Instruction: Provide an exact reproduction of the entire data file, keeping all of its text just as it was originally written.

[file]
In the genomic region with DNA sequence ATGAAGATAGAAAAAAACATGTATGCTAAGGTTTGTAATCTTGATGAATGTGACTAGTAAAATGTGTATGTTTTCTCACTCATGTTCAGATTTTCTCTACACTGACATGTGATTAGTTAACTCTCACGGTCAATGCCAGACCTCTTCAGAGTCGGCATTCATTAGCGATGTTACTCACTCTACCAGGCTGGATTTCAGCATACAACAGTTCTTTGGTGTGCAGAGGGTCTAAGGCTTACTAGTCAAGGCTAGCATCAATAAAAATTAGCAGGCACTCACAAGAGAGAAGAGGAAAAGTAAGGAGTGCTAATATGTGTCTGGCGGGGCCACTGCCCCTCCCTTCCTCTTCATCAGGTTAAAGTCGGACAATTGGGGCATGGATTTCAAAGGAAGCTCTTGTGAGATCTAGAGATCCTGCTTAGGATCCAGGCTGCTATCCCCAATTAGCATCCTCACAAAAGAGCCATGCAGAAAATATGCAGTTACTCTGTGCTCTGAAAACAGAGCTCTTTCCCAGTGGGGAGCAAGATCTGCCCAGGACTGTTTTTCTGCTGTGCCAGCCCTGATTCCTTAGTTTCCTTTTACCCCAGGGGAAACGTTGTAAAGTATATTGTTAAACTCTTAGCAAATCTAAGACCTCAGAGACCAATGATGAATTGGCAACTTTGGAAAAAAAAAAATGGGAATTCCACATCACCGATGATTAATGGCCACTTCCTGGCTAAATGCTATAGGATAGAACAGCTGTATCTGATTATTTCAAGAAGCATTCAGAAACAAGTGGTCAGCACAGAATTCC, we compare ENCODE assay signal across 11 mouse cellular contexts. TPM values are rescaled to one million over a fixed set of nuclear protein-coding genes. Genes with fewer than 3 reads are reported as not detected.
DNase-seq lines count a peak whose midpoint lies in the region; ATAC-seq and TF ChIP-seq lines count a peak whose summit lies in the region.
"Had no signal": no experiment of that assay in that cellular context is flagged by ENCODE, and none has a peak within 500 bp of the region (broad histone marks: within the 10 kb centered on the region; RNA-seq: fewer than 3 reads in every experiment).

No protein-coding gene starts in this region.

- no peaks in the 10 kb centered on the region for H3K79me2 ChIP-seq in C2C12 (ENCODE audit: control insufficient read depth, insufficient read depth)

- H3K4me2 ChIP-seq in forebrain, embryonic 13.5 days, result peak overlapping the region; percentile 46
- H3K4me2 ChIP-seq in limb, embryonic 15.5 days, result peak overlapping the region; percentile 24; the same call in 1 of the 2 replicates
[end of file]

In the genomic region with DNA sequence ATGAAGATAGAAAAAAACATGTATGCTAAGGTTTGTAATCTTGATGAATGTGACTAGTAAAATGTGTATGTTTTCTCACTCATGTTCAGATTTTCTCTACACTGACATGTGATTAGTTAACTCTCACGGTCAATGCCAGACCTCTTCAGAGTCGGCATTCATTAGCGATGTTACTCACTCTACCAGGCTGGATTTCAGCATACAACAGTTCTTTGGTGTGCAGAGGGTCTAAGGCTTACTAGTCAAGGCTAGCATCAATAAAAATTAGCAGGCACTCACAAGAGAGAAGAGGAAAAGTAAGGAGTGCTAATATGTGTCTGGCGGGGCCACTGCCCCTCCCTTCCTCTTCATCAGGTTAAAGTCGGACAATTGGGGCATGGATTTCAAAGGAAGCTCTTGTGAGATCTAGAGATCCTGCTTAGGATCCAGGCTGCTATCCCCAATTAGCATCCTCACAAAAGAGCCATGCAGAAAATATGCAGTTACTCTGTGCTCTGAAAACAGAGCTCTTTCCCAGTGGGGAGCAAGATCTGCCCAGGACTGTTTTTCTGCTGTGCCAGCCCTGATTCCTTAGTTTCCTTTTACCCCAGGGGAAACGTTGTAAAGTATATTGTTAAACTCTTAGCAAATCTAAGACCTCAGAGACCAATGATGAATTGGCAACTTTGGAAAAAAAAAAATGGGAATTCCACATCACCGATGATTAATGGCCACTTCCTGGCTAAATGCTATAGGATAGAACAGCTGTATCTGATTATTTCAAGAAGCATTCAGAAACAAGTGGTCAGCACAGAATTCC, we compare ENCODE assay signal across 11 mouse cellular contexts. TPM values are rescaled to one million over a fixed set of nuclear protein-coding genes. Genes with fewer than 3 reads are reported as not detected.
DNase-seq lines count a peak whose midpoint lies in the region; ATAC-seq and TF ChIP-seq lines count a peak whose summit lies in the region.
"Had no signal": no experiment of that assay in that cellular context is flagged by ENCODE, and none has a peak within 500 bp of the region (broad histone marks: within the 10 kb centered on the region; RNA-seq: fewer than 3 reads in every experiment).

No protein-coding gene starts in this region.

- no peaks in the 10 kb centered on the region for H3K79me2 ChIP-seq in C2C12 (ENCODE audit: control insufficient read depth, insufficient read depth)

- H3K4me2 ChIP-seq in forebrain, embryonic 13.5 days, result peak overlapping the region; percentile 46
- H3K4me2 ChIP-seq in limb, embryonic 15.5 days, result peak overlapping the region; percentile 24; the same call in 1 of the 2 replicates